find information about other upcoming and previously held webinars, and how to take
advantage of the Ask an Expert program. So, now, I’d like to welcome Camille to the
presentation. She will be moderating the question and answer session for today. Camille?>>Camille: All right. Thanks. It looks like
we have a lot of questions, and I’d encourage you to submit some more as well. Our first
question – “David, you had earlier mentioned that a simple design is good for PBR. Can
you give an example of a PBR mechanism that is often too complicated and should be avoided?”>>David: Hmm. Well, I think there’s an active
debate going on in the UK right now around RIIO that I might have Jan talk about
if he feels right to address that. That is certainly the most extensive PBR mechanism
that exists. New York is also developing a complicated mechanism. Whether it’s too complicated
or not is an issue, and I would say the factors to assess on that is “too complicated”
is far too broad of a stroke. The question is whether the metrics are so
detailed that stakeholders outside the utility and the regulator might lose track of assessing
performance adequately, and the public really would lose an assessment for whether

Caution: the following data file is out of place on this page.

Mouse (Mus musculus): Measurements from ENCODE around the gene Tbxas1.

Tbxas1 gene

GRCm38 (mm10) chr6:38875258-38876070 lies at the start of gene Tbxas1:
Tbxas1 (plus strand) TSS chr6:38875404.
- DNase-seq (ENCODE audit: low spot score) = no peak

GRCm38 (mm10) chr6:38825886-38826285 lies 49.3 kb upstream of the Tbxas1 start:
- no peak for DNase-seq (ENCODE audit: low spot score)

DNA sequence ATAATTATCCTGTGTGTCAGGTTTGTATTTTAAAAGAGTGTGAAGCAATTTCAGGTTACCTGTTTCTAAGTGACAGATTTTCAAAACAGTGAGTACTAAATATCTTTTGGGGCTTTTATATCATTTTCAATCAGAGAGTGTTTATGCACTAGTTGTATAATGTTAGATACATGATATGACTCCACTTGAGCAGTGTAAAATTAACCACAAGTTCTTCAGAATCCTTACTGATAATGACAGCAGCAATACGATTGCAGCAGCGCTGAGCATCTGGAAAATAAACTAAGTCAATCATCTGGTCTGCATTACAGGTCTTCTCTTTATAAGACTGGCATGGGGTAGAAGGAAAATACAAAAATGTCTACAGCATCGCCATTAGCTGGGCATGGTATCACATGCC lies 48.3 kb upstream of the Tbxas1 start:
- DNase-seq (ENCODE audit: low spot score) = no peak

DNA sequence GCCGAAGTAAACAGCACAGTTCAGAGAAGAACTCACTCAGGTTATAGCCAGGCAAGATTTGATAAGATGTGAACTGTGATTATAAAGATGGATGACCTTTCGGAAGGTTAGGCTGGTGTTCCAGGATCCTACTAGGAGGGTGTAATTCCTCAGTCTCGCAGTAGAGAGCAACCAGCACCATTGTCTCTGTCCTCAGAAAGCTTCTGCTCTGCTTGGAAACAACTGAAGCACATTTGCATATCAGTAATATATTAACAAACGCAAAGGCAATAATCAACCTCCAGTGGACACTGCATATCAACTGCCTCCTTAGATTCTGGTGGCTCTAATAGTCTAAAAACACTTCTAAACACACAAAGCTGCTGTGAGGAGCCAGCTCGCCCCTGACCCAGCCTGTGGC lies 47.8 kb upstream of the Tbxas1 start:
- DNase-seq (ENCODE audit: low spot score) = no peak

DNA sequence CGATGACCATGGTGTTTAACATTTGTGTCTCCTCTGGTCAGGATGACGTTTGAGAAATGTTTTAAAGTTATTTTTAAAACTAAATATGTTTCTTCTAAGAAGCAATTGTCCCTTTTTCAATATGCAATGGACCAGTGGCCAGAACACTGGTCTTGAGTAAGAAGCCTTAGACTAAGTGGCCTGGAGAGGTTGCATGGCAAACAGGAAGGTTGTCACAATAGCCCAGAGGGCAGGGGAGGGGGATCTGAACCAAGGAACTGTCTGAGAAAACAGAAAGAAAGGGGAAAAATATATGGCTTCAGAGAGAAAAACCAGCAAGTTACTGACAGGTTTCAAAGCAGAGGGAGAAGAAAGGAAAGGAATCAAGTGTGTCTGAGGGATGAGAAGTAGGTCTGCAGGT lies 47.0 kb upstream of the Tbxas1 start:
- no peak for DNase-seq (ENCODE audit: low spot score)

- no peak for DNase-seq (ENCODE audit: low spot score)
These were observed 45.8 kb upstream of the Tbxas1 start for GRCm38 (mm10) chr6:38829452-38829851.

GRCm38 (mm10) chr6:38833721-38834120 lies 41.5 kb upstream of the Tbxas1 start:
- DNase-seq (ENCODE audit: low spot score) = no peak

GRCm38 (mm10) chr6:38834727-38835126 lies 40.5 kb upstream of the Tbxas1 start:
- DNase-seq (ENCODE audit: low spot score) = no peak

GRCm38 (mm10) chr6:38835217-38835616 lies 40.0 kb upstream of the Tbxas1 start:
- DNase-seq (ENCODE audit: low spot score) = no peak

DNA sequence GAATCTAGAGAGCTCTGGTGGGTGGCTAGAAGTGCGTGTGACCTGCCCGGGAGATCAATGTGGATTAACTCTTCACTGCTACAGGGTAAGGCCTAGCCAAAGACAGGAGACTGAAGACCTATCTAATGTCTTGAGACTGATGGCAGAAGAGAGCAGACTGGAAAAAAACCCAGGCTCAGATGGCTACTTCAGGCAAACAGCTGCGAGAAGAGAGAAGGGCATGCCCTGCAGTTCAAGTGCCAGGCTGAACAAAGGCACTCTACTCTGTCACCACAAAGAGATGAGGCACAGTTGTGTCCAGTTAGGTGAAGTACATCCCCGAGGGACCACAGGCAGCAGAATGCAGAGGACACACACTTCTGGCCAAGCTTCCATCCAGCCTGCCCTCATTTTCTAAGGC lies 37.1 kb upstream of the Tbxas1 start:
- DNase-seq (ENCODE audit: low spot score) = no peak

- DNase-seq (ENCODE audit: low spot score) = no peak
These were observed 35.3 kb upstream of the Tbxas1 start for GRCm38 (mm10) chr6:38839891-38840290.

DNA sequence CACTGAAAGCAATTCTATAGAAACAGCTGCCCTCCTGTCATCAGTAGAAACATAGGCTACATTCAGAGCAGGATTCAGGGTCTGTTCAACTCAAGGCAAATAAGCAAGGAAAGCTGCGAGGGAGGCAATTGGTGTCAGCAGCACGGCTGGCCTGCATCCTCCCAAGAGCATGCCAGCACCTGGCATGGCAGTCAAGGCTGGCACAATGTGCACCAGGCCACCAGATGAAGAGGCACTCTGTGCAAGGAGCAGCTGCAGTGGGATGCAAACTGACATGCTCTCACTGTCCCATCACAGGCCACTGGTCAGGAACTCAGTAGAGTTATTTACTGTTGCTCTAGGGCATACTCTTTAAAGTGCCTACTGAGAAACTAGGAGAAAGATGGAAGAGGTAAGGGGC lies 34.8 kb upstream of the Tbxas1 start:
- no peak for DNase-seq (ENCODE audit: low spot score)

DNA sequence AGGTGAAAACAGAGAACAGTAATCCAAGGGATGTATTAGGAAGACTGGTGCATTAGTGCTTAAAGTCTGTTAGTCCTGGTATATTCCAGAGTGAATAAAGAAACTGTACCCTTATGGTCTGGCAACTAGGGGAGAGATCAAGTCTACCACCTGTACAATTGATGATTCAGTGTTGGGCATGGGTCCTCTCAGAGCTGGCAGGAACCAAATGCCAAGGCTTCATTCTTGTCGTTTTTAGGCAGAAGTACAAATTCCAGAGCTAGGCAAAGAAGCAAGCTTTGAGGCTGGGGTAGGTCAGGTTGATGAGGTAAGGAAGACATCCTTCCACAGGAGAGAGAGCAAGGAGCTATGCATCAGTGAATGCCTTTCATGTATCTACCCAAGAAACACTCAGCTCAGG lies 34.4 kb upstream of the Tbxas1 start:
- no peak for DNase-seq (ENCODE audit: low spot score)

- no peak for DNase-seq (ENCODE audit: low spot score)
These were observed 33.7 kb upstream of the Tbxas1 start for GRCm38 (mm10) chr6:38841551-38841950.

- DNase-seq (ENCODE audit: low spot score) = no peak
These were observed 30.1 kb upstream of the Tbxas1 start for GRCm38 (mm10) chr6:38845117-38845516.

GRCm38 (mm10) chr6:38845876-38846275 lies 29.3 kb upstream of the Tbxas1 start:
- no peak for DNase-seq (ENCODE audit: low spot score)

it’s getting its value out of the increased incentives that it would be paying to utilities.
So, off the top of my head, I can’t think of
one that was too complicated. What I can think of is that there are some that use very
complicated models to establish the baseline, and that can be problematic. If the model
itself is so hard that only an expert who’s trained in econo-metrics can understand it,
that can be very hard for stakeholders and others
in the public to assess the basis for setting the incentives and the baseline. So, I’m trying
to focus down on individual elements rather than broad stroke in answering that
question. And Jan, I don’t know if you have anything to have from the European perspective.>>Jan: You mentioned RIIO, David, and I think
RIIO is certainly complex. I wouldn’t say it’s too complicated. I think there’s
an ongoing discussion whether the incentives are
strong enough to really change behavior of the network companies, and I think we will
see changes in RIIO that reflect that discussion, but I wouldn’t say that RIIO’s too
complicated. I think any ambitious framework for regulation has to have some degree of
complexity. One example of, perhaps, a system in Europe that is perhaps too complicated
or not very well understood is the polish case on energy efficiency. Poland tried to encourage the companies to
deliver energy efficiency measures and they really struggle to set up a framework that
was well understood by market participants, and they ended up getting a 96 percent shortfall
on what they planned in terms of delivery – mainly a result of really complex monitoring
and verification requirements that were not very easy to understand.>>Camille: All right. The next question is,
“How can PBR be used to support beneficial electrification in conjunction with carbon
reduction and what outputs might be of most use?”>>David: Okay. That’s a three-part question